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Marco Poloni

Chausseestrasse 116
November 28–February 27

Marco Poloni, #12 Cadaver of Roberto Quintanilla in morgue, Hamburg, 1971, found photograph, wallpaper, 27 1/2 x 79".

Lest we forget, Marco Poloni demonstrates that global networks existed far before the Internet. The artist visualizes a sordid tale of murder among 1960s and ’70s radicals, in his current exhibition linking key political figures from Germany, Italy, and Bolivia. A potted prickly-pear cactus inscribed with the word “COIDADU,” Sardinian for “attention,” greets visitors at the entrance to the exhibition. Pinned to the wall above is a black-and-white photograph of two jovial-looking men playing ball: Cuban leader Fidel Castro and Italian Communist publishing mogul Giangiacomo Feltrinelli. The nostalgic image sets the stage for a mapping of historical personages through text, photographs, and 16-mm film narrating the case studies of The Pistol of Monika Ertl, 2013–14, and The Orgosolo Laboratory Project, 2015, the latter of which is further represented by videos, slide projections, booklets, and artifacts.

Using archival material, Poloni investigates the enigma of Bolivian colonel Roberto Quintanilla Pereira’s death at the hands of Monika Ertl, a radicalized member of the leftist National Liberation Army and daughter of former Nazi sympathizer and cinematographer Hans Ertl. As investigations later revealed, the murder, meant to avenge Quintanilla’s execution of Che Guevara in the Bolivian jungle, was committed with a gun belonging to Feltrinelli.

Reproductions of documentary photographs of cadavers and coffins, such as #12 Cadaver of Roberto Quintanilla in morgue, Hamburg, 1971, and film clips from field studies such as #F02 Monika Ertl playing with a piranha, from Hans Ertl’s film “Hito Hito” on an ethnographic expedition in Bolivia, 1958, are shown alongside comparative images of human and piranha skulls. Notwithstanding his forensic and encyclopedic focus on his subjects, Poloni reminds us of our limited ability to comprehend the past. The images in these cases become anecdotes in a story much larger and more complex than the facts alone can profess.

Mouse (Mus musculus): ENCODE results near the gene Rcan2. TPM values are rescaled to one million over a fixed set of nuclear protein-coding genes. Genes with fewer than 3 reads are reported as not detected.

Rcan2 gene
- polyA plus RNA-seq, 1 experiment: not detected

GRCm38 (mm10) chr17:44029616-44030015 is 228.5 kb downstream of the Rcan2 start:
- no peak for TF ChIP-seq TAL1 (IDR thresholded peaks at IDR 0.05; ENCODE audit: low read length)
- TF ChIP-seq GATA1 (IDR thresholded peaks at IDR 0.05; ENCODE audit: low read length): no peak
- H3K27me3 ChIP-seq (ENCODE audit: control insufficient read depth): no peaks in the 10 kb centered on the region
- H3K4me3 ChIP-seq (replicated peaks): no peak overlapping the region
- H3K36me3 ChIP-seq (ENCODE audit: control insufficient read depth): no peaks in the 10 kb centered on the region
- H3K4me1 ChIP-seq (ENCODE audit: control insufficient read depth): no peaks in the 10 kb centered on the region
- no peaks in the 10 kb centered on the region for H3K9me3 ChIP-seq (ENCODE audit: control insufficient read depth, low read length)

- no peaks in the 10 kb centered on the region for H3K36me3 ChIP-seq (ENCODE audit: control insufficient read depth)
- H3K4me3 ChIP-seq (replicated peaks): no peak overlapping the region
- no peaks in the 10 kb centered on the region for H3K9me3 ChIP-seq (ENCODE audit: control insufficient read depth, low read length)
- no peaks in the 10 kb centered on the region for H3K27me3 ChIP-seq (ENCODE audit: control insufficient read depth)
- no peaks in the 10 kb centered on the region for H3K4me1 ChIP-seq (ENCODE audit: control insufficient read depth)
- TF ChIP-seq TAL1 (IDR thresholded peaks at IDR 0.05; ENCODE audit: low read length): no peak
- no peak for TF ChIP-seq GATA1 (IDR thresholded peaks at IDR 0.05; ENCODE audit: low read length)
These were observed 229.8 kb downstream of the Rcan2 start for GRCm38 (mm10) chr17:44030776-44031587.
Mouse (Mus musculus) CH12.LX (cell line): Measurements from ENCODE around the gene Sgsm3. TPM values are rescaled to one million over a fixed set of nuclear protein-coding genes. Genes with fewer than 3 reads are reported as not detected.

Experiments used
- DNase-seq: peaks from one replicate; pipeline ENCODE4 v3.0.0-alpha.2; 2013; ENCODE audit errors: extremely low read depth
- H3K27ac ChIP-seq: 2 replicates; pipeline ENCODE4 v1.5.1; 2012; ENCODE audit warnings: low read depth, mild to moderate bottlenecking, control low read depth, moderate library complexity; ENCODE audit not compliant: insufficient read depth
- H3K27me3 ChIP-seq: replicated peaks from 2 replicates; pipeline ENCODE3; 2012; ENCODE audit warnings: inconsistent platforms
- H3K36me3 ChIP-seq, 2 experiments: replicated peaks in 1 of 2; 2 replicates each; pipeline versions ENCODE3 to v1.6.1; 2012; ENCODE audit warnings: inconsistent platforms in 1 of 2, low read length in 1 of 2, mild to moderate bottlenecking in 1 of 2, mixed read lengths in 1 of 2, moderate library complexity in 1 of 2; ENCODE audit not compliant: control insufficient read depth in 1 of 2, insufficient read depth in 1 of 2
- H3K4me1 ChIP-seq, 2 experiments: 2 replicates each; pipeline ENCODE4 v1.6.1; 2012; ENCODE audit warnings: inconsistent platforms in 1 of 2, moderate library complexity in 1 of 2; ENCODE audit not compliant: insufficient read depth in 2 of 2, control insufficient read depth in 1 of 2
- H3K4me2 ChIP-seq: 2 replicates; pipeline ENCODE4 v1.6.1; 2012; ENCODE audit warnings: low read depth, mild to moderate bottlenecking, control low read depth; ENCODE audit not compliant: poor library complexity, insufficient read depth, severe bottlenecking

Arielle Bier

Michel Verjux

schönleinstrasse 5
January 15–March 12

Michel Verjux, Face à face/à revers (source au sol), 2016, projector and light, dimensions variable.

You walk up a flight of stairs to access the gallery and as you enter, you are nearly blinded: this is Face à face/à revers (source au sol) (Face to face/to back [ground source]) (all works 2016) by Michel Verjux. A circle of white light is projected onto the same wall as the entrance, and when the door is opened to allow visitors in, the circle breaks and the light projects into the hallway or onto you as you walk into and through it.

Verjux makes sculptures with light. Nothing else is needed. Is this a reduced means of expression? No: With a circle, one can say everything. A circle, after all, infers completion, and what is more complete than something whose very materiality is disputed, a thing whose thingness is compromised, that is simultaneously present and not?

There are only two works in this exhibition. Go into the next room to find the second one, Poursuite rasante et frontale, mur/sol/mur (source au sol) (Next boring and frontal, wall/ground/wall [ground source]). This circle has been smeared all over a wall. Its projector has been set up in the corner, angled so that the light does not go straight across the room as it does in the first work but instead sluttishly rubs itself against the wall it parallels. Verjux’s spheres call attention to the emptiness of the spaces they fill, igniting all sorts of Beckettian sentiments. It requires a lot of courage to say nothing so brightly.

Travis Jeppesen

Markus Bacher

Am Kupfergraben 10
January 15–March 5

Markus Bacher, “Vagabond”, 2015, acrylic and oil on linen and canvas, 71 x 103".

Markus Bacher’s latest exhibition consists of five large-scale multipaneled paintings. The most successful of these is the triptych “Vagabond” (all works 2015), with a reduced palette of mainly black and white. In the center, an Edvard Munchian splatter-smear of a figure frowns haltingly against a background blur—the smoke of a hostile crowd? It would fit the painting’s overall heavy existential burden. The other two panels are abstract, as they tend to be chez Bacher; the larger one on the left is a white powdery peach with a grimace of yellow and two black stripes on the bottom while the smaller right-hand panel is a haze of black-green.

Elsewhere, “Stars ’n Stripes in the Mohave”, 2015, allows an avalanche of blues and browns and reds to predominate in the central panel. The right panel breaks the flow completely, leaving the canvas blank save for the sporadic application of multicolored dab-dots. The left panel has been painted white with just a tiny smudge of color, as if to suggest a scream from the central panel breaking through the light.

There seems to be an emerging army of young painters engaged in abstract figuration, and while these paintings might not show the imaginative pizzazz of, say, a Winston Chmielinski, Bacher’s serious engagement with the tradition of muddlement can’t be discounted.

Travis Jeppesen